Last month, the California Bureau of Automotive Repair (BAR) began enforcing a new policy focused on computer tuning in modern electronically-controlled engines. Basically, under the new rules, any vehicle with an ECU that's not approved by the California Air Resources Board (CARB) will fail the state's mandatory biennial smog check. When the news first broke, automotive enthusiasts in California and elsewhere voiced concerns about the new limitation, and wondered how it might affect tuned and modified vehicles. To get a better understanding of the new rules, we spoke with SEMA director of emissions compliance Peter Treydte.
In California, every registered vehicle has to pass a biennial smog check, which includes visual inspection of emissions equipment and a tailpipe test. The tests impact all gasoline-powered passenger vehicles from 1976 onwards, and every diesel-powered passenger vehicle from 1998 or newer. Testing is not required on vehicles that are less than eight years old.
As of July 19, 2021, BAR will expand this testing procedure beyond the standard visual inspection and tailpipe test. Now, OBDII-equipped cars and trucks from 1996 or newer will be checked to make sure they're running factory software or a CARB-approved ECU tune. If a car is running software that does not fall into these categories, it will fail the smog check, and can't be registered or renewed until the computer equipment is brought into compliance.
Testing for compliance involves plugging into the car's ECU and checking for two pieces of data: The Calibration Identification, or Cal ID, and the Calibration Verification Number, CVN. The Cal ID indicates which version of the software the car is running, similar to the iOS number in your iPhone. The CVN is calculated based on how the car runs, using parameters studied by the ECU, with the number changing when the software is adjusted.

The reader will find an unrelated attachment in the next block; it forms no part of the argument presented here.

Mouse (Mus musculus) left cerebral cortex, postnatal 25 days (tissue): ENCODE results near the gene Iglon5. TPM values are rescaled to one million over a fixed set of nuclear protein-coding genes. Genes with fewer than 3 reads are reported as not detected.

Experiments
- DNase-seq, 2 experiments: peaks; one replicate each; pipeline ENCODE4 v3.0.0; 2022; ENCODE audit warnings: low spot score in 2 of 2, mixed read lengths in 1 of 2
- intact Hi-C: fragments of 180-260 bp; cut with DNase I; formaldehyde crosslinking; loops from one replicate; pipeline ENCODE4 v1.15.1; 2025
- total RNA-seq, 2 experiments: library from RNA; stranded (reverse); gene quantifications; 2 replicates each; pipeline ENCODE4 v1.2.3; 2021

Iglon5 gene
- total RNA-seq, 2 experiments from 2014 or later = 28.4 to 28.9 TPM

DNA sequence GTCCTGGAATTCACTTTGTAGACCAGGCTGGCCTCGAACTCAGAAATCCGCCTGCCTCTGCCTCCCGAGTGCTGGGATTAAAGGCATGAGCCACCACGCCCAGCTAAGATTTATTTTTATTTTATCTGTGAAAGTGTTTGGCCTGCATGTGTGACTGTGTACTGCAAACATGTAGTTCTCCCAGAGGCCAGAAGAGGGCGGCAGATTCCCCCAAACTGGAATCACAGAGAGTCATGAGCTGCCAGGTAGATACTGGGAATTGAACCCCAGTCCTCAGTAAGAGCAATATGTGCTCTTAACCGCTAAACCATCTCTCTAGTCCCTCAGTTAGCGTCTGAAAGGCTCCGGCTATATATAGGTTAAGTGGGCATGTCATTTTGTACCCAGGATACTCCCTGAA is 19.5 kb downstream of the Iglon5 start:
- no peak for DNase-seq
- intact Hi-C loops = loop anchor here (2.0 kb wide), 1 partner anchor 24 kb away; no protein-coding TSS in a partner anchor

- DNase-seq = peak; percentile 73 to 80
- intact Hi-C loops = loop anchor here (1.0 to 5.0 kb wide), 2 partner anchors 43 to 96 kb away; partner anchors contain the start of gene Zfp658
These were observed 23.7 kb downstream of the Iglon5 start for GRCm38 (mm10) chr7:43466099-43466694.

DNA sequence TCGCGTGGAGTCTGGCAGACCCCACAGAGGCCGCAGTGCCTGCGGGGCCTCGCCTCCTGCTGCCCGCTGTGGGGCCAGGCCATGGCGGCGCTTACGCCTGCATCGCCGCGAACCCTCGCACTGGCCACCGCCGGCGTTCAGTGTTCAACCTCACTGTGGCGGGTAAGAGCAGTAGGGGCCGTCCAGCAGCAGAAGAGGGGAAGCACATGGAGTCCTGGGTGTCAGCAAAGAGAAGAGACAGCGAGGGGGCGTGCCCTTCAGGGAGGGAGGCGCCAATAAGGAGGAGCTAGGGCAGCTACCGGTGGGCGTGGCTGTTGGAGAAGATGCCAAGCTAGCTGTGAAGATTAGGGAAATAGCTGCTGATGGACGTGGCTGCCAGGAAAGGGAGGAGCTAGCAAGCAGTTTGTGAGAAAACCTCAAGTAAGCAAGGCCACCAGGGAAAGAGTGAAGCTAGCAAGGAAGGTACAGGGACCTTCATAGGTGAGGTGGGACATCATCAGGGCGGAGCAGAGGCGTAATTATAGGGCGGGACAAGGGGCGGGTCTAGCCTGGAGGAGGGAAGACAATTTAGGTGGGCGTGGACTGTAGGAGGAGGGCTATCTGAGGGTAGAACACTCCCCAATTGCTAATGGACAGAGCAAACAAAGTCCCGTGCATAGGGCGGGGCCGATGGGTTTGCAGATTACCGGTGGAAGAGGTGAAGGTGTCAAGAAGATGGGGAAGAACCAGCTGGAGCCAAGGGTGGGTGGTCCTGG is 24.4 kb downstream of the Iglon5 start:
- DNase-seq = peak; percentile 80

California's new test looks at the CVN and Cal ID figures in the ECU’s code to determine if anything is out of place. (This suggests that certain "piggyback" devices could skirt the test if they're not detected visually, as these inline tuners don't change the Cal ID or CVN.) Any aftermarket computer device, whether it's an ECU or an inline tuner, is required to carry an Executive Order number, or EO, that indicates it's been approved by CARB.
CARB and BAR have yet to clarify what this new test procedure means for vehicles built before 1996 (i.e., pre-OBD), though the state requires all cars built after 1975 to pass the emissions test for their model year. What we do know for sure is this: if you’re running an ECU or a tuning device that doesn't have a CARB EO, you’re gonna want to bring it back into compliance before your next emissions test.
Treydte and his colleagues at SEMA are no strangers to BAR and CARB. In fact, a large part of SEMA's work involves collaborating with regulators on things like emissions compliance. As a result, Treydte has become quite knowledgeable about this new regulation, and feels strongly that there's no reason for enthusiasts to fear the new tests.
"So far in the two weeks that have transpired, we have seen zero instances of concern," Treydte told R&T. "I really don’t think that this is problematic."